Mike in 1955
After Butch's reign, the Athens Touchdown Club sponsored a contest in 1951 to select a new bulldog mascot, which would be the first official mascot not related to Mugs from the 1920s. Wide Winston of Rek Tech, better known as Stinky, was announced the winner during halftime of the '51 season opener against George Washington. Mike succeeded Stinky in 1954 after he was given to head coach Wally Butts by a friend in Tennessee. Mike was a brindled English Bulldog who served as mascot until passing away from natural causes in 1955.
The "Uga" Era
Uga I during his inaugural season of 1956
For 55 consecutive football seasons from 1956 through 2010, eight different Ugas served as the official mascot of the University of Georgia, while earning the distinction as one of the most celebrated live mascots in all of sports. Whereas the first six Ugas each averaged approximately 100 games of service, Uga VII and VIII combined to attend just 29 games. The 2011 football season was Georgia's first without an Uga mascot since the school's "Mike" bulldog mascot in 1955.
|Knute in the 1972 season opener against Baylor|
Over the years, there have been a handful of replacements fill in for Uga when duty called. Bugga Lou filled in for Uga II for two games in 1971. Knute was the mascot for one game in between the tenures of Uga II and Uga III. After Uga IV was injured jumping off a hotel bed, brother Otto replaced him for several games in 1986, while for one game in 1989, another brother, Magillicuddy I, also filled in for Uga IV. From 2009 through 2011, Russ replaced both Uga VII and VIII as Georgia's interim mascot for a combined total of 23 games, including the entire 14-game schedule of 2011. Entering 2012, Russ continues to serve as the school's mascot until Uga IX is chosen...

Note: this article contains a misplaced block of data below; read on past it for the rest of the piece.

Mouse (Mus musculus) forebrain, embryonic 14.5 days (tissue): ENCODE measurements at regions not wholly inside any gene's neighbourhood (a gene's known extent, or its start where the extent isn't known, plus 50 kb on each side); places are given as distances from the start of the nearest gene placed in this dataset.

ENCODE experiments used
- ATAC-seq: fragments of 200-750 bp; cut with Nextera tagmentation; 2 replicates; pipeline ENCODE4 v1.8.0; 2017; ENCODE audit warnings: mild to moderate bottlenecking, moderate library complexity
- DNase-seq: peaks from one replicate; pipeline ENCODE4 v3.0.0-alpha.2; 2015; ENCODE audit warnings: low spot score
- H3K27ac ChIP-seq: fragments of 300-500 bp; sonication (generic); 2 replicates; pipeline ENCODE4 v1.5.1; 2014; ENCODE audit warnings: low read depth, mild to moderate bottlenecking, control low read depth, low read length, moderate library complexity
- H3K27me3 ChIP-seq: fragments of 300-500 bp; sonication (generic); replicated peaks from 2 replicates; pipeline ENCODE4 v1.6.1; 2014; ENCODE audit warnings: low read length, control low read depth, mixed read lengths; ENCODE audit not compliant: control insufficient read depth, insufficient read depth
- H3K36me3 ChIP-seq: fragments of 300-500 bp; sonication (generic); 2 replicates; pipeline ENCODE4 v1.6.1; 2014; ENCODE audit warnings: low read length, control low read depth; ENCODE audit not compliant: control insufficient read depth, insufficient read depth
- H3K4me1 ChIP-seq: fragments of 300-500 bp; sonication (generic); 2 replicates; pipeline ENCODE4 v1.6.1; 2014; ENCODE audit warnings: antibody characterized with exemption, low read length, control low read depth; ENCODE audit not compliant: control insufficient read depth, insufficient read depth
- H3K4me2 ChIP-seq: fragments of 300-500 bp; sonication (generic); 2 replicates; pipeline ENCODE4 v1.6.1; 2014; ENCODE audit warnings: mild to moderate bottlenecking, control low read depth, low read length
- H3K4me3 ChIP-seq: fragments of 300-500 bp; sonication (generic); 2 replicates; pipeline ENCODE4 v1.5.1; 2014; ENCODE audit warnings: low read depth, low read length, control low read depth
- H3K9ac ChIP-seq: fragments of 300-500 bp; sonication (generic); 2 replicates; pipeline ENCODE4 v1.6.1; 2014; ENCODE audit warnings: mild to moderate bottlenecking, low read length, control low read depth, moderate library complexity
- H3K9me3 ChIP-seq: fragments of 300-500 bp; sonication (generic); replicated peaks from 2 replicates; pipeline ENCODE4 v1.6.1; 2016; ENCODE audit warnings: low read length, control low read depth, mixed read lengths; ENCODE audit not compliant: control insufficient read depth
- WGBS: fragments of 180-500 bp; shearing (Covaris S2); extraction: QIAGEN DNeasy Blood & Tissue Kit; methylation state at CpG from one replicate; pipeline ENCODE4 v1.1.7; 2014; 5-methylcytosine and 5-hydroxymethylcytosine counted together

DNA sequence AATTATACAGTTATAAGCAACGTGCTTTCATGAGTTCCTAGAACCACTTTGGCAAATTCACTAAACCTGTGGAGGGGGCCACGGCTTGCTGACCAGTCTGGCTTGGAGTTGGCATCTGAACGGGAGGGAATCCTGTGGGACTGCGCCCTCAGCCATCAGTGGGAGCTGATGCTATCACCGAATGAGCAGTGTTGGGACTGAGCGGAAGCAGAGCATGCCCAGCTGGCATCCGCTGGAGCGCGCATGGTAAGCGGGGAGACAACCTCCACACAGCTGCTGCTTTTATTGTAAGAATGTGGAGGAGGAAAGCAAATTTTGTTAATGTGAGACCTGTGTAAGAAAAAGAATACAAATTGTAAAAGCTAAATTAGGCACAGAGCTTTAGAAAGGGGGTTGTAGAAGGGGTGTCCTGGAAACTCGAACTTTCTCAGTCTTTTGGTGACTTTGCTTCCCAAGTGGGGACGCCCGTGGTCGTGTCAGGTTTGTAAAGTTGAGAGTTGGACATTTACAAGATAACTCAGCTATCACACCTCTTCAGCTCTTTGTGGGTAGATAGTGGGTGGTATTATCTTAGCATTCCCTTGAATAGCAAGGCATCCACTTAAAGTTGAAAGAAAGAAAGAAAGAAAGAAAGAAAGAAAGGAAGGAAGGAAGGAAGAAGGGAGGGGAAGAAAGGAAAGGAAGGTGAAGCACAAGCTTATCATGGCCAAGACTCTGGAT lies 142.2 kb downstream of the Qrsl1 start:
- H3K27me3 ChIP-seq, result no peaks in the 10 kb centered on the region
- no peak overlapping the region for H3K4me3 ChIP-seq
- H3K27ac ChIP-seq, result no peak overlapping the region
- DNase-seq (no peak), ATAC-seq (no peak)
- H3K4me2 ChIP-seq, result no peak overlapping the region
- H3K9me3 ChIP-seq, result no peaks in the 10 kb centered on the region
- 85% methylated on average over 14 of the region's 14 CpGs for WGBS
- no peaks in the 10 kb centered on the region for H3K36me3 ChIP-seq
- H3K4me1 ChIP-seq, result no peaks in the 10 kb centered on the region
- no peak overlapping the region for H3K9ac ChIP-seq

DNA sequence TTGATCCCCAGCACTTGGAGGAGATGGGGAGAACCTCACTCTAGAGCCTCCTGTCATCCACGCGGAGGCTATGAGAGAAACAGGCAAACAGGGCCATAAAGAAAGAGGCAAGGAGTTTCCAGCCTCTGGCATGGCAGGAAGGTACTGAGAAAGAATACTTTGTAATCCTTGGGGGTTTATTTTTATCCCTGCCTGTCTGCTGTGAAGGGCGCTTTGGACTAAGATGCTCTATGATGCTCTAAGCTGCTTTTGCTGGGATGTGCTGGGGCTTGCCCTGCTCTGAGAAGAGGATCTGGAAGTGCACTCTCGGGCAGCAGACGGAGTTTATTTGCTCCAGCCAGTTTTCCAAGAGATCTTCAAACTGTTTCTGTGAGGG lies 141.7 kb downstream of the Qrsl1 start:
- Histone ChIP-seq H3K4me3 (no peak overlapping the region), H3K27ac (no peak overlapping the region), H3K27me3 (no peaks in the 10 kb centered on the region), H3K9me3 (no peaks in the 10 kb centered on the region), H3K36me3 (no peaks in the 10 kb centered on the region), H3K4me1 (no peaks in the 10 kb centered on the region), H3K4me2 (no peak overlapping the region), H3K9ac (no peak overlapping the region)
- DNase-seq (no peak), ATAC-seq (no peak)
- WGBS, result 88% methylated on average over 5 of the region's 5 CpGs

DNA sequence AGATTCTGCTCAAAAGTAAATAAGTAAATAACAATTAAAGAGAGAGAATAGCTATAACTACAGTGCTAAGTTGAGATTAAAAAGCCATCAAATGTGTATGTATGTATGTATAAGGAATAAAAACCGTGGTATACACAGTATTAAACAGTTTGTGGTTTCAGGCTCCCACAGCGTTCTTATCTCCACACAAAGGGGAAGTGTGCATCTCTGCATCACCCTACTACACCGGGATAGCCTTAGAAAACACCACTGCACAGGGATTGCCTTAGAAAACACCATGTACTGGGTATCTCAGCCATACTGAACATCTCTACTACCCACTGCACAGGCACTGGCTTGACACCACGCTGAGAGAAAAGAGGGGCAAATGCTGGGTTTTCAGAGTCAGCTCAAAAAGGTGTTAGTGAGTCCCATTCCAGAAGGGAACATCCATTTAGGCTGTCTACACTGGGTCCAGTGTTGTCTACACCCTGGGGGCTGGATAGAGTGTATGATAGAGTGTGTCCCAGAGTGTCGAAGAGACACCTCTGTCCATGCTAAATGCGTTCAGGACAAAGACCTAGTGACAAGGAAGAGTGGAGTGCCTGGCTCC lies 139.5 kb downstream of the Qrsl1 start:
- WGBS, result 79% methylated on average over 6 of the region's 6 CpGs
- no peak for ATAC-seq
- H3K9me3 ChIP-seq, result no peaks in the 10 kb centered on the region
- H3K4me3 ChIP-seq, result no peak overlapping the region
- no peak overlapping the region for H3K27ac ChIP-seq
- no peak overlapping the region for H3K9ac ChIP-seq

|The back of a van declares "The Big Dawg Ate" after Georgia's 44-0 victory over Florida in 1982|
In the modern era, a couple variations of the "Bulldogs" nickname have developed. During the late 1950s-early 1960s, the nickname was described at times as "hairy": Go You Hairy Dogs! Notably, an edition of The Red and Black stated in 1967, "'Hairy Dog' spoken so as to translate as 'animal' is used only in reference to the canine species [and not the Georgia players]." In the mid-1970s, the "Bulldogs" and "Dogs" nicknames were slightly altered to first proclaim Dawgs, or even Bulldawgs. The nickname "Dawgs" became especially popular in 1980 during Georgia's run to a national championship.